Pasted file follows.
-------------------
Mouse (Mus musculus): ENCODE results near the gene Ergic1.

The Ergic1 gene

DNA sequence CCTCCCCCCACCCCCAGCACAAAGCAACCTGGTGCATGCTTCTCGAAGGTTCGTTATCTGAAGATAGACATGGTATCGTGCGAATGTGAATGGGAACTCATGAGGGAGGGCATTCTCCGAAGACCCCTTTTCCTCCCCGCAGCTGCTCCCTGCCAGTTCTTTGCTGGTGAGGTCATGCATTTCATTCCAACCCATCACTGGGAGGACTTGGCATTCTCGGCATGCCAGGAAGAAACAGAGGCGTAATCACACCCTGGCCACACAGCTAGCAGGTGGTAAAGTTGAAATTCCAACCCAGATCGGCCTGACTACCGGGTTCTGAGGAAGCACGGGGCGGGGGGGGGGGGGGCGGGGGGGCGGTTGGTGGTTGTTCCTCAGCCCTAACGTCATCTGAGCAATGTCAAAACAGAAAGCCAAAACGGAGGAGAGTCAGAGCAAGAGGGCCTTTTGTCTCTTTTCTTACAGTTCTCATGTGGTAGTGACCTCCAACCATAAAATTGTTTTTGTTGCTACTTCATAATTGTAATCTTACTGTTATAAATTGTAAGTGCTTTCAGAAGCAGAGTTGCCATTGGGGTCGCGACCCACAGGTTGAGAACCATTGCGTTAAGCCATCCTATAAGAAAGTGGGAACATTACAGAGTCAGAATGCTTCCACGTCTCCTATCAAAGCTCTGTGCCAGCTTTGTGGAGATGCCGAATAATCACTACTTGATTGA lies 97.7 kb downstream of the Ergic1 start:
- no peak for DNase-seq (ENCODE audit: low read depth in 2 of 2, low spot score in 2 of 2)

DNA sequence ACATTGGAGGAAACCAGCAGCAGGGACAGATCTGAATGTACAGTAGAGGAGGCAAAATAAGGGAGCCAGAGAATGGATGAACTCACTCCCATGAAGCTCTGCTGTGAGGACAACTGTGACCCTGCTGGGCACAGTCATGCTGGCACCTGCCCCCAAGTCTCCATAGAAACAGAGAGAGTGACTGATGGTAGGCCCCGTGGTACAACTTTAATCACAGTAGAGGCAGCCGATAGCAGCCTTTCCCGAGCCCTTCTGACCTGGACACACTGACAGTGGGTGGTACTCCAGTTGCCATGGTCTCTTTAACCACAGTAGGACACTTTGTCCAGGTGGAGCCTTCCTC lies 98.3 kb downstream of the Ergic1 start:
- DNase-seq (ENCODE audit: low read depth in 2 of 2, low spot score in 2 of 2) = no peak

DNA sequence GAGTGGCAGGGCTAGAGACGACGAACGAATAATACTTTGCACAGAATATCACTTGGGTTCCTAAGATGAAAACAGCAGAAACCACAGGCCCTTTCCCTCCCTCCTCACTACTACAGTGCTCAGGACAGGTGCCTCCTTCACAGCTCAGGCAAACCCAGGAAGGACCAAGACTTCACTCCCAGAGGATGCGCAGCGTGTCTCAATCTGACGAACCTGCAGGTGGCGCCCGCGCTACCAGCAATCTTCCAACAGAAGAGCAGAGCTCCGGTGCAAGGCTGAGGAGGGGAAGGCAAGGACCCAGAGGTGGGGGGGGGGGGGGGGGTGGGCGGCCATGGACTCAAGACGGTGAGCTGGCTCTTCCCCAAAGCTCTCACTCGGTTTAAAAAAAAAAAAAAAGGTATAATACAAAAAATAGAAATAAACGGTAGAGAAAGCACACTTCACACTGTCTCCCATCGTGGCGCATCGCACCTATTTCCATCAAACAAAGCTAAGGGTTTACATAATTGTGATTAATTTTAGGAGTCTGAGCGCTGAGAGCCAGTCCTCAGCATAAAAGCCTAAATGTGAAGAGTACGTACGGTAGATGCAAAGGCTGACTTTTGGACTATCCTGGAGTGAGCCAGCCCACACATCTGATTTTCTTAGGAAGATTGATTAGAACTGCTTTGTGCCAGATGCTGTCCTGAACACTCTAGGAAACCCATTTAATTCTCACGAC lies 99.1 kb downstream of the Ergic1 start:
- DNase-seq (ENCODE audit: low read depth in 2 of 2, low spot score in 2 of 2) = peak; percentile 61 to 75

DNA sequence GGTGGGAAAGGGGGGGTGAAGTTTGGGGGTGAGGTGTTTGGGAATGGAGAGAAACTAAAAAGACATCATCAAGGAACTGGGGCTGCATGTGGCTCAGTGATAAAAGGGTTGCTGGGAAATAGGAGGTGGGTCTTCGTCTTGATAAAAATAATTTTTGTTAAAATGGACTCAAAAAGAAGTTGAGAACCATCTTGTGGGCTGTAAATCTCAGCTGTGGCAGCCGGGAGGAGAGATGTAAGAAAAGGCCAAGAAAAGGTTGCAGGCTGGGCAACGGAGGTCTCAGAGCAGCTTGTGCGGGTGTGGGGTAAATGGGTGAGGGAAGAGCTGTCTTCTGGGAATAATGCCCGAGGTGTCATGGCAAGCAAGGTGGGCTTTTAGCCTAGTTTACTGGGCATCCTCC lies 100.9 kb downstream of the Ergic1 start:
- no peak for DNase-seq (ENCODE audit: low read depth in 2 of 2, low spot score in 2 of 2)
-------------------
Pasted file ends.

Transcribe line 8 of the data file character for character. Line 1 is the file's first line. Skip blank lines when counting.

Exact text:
- DNase-seq (ENCODE audit: low read depth in 2 of 2, low spot score in 2 of 2) = peak; percentile 61 to 75